Preach the Gospel at all times; if necessary, use funny memes and get all your congregants to smash that subscribe button!
Strange times indeed. As we get to grips with the possibility that the Mayans didn’t actually get it that wrong, for those of us associated with the exposition of God’s Word we are faced with a slight problem: that all our live work has been cancelled, the stage collapsing beneath all those finely-tuned interpersonal skills.
As a preacher and comedian, over the past 15 years I’ve come to see the stage as a sacred space, a thin place, the proverbial second home (although audiences object when you take a lovely bath during your new tour show). For any public communicator, losing the dynamic of live interaction plays havoc with one’s requisite skill set. Body language, eye-contact – all those mechanisms which conspire to communicate trust, safety and truth – have been drained of their power as preachers are relegated to delivering diary room-style monologues vacillating in tone somewhere between a Samuel Beckett play and a hostage ransom video.
While there may be those content-driven Bible teachers who consider the presence of other souls to be something of a blight on their sight-read oratory, the reassurance of other minds and faces in the vicinity is something most of us feed off...and is now desperately lacking. The seats are empty, the doors are locked; the zombies are surely only moments away.
During my darker moments, I’ve wondered whether this is the time for a change of profession, and there’s certainly no shortage of new job markets opening up: Toucan-beaked plague doctor; professional clapper and virtue-signaller. The manufacturers of the board game ‘Pandemic’ are hiring extra staff to help with their new project: ‘Everything is Fine’, so I wouldn’t be short of work.
However, for those preachers who don’t totally lose the plot, there is still a Gospel to preach, still a Word (just as living and active as ever) to exposit, and millions of people suddenly deprived of the myth that they were, in spite of all the evidence from history, somehow invincible.
So much of our societal comfort has been shorn away, so now we have a chance – the chance many of us have prayed for - to introduce people to the comforter. The fact that every church service now feels like an episode of Wayne’s World is unfortunate but also unavoidable. We are where we are (invariably, at home) so here’s some thoughts that we might consider as we try to get people from where they are (also at home) to where God is (more difficult to define).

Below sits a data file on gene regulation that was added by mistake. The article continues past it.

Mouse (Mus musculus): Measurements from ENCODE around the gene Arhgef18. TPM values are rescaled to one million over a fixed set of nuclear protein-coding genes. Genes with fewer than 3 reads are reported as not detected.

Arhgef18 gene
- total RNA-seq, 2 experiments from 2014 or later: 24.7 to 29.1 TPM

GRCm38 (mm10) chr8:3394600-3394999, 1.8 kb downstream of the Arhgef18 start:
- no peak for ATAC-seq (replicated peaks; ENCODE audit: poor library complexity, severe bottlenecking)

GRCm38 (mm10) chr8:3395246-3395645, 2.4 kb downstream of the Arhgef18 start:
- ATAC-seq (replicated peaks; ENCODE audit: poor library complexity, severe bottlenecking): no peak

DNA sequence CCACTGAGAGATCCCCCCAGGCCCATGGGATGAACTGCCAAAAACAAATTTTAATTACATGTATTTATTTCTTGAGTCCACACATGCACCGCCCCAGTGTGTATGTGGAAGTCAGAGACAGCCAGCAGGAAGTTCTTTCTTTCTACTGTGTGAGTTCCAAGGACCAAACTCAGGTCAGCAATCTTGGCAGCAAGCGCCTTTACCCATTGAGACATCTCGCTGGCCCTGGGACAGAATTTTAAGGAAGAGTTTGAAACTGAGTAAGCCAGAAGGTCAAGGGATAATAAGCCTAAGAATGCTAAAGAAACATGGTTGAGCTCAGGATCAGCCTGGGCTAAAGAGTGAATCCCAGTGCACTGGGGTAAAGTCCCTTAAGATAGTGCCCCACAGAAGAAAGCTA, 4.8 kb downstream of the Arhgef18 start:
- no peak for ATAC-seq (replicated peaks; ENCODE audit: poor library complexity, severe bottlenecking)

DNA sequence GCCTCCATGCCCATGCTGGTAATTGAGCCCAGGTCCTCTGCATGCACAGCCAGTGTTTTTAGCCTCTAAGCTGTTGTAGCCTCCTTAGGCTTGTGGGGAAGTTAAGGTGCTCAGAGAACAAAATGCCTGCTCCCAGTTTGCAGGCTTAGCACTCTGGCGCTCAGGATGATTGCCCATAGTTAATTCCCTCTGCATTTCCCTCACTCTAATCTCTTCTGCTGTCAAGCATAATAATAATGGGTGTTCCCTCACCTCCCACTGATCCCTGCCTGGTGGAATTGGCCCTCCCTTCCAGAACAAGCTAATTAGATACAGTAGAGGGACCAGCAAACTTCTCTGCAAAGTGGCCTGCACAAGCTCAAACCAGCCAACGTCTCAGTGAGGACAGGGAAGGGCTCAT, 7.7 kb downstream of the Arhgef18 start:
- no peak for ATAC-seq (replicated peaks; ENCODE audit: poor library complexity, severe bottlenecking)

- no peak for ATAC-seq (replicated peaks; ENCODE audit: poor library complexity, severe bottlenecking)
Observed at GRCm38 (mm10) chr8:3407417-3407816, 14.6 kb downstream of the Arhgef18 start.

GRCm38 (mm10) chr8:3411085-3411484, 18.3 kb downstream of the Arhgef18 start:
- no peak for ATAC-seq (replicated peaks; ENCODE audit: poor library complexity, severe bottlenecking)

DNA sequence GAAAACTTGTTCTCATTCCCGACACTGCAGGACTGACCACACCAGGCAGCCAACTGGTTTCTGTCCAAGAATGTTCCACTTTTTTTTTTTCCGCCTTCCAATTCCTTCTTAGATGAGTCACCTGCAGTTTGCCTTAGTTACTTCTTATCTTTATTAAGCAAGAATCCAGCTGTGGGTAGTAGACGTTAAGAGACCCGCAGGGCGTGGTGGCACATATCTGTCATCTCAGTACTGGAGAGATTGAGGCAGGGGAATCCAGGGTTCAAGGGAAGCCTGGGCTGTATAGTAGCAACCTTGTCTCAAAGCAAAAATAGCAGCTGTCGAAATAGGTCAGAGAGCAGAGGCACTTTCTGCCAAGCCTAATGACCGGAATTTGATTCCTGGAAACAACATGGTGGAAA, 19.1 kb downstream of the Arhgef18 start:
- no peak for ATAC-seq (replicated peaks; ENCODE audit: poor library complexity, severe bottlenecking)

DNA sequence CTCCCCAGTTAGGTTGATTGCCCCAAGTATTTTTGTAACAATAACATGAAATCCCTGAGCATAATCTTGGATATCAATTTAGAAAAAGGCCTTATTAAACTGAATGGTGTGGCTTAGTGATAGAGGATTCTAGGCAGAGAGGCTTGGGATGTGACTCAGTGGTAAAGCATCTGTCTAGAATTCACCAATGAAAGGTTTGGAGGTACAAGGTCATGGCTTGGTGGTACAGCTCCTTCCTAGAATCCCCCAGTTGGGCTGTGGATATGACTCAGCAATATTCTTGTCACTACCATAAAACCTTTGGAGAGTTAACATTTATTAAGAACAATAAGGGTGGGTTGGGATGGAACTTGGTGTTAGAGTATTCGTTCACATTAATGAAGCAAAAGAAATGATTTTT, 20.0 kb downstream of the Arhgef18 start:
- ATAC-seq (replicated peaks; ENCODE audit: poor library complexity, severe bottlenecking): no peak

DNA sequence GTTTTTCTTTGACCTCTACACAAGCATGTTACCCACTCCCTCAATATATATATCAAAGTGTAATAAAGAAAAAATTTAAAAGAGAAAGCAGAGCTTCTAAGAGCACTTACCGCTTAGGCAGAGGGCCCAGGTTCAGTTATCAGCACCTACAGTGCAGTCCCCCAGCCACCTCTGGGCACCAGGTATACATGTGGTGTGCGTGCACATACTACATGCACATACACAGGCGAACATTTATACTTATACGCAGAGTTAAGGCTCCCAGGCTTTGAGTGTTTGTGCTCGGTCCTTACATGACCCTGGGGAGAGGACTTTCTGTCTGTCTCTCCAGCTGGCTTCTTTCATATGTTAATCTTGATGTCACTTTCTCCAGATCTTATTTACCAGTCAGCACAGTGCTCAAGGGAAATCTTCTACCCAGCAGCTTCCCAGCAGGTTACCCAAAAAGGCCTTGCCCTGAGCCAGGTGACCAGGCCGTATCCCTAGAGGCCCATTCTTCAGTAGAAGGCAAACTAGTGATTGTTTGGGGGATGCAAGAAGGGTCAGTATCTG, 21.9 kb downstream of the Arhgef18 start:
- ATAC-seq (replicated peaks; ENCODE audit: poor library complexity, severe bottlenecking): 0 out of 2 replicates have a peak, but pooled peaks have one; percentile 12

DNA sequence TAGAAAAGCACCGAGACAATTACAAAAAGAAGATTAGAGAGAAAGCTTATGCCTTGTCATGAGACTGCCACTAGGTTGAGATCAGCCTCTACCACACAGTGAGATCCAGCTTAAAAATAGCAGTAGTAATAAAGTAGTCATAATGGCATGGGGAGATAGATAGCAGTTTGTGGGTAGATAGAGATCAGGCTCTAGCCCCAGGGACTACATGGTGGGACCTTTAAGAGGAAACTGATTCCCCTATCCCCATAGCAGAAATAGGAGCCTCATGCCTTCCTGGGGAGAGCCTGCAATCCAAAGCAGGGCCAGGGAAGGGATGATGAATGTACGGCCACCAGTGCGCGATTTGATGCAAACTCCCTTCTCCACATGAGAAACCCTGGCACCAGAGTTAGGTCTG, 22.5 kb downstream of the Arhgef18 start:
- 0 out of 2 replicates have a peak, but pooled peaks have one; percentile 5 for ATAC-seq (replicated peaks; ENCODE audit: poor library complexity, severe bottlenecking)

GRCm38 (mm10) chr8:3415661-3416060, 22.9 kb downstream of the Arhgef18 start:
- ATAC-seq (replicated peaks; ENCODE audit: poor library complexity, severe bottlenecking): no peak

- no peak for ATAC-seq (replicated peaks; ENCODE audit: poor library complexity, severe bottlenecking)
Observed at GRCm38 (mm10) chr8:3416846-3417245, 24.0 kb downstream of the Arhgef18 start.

1. Personalise the lens
Whether it’s your iPhone or a late-Victorian dry plate camera, look into the lens as though there’s a real, specific person there. Speak to them; see them. And make sure it’s a friendly face you’re imagining, somebody you know is for you – not your fiercest dissenter.
2. Break the fourth wall, but don’t walk through it
Remember, you’re talking to individuals, not delivering the Gettysburg Address to a faceless mass. Reduce the distance between yourself and your viewer by focussing on the commonality of the situation. "I hope you’re enjoying your breakfast", "Are you still in your pyjamas?" are both examples of inter-personalising a situation that may otherwise feel quite sterile. Equally, bear in mind that people you don’t know will be watching, so don’t over-personalise the interaction.
3. ABS – Always Be Storming
That’s a phrase I heard on my second ever comedy gig back in 2005 and it’s stuck with me ever since. The point is that you should act as though the ‘gig’ is going as well as you want it to. Whatever fears or insecurities you have about the context or content, don’t reference them. It’s good to be gently self-deprecating, but don’t deconstruct your own delivery based on a perceived fear of how people are responding at home.
The first pre-recorded sermon I did for my church (Redeemer King, Chesterfield) was, by my assessment, turgid and dull. I uploaded it on Friday morning, dreading that by Sunday night the view counter would have started going backwards and our members embracing nihilism harder than I embrace lockdown toilet rolls. However, on Sunday afternoon I received as many encouraging and thankful messages as I’ve ever had post-preaching.
4. Don’t worry about becoming a Youtube star
Most Youtube stars, with their Quazillion subscribers, are really good at playing computer games or looking attractive. They are not well-equipped for bringing a message of eternal hope to people. You are.
5. Try something new
People get bored easily, and weekly systematic preaching is only going to attract a certain audience. So share your testimony; interview someone over Zoom; recite a Psalm or something from one of the Metaphysical Poets. One of my most popular videos during lockdown (behind ‘5 meals you never thought to add blue cheese to’) was a memorised modern paraphrase I delivered of Paul’s letter to Philemon. I’m not a trained actor and it’s not something that will make my highlights reel, but it was something most people hadn’t seen before – and social media loves fresh content.
6. Special bonus one, this
Have a live cougar in shot the whole time: tied up but not irrevocably, and angry. I guarantee that nobody will be tuning out after 7 minutes. You may even get your own Netflix special.
I was going to include ‘Don’t set yourself on fire,’ but it’s bizarrely already a fait accompli and the viewing figures are astronomical, so I’ll leave the question of spontaneous self-combustion in your very capable hands. I hope you’re enjoying your breakfast. Are you still wearing your pyjamas?
Andy Kind is a comedian, preacher and writer.
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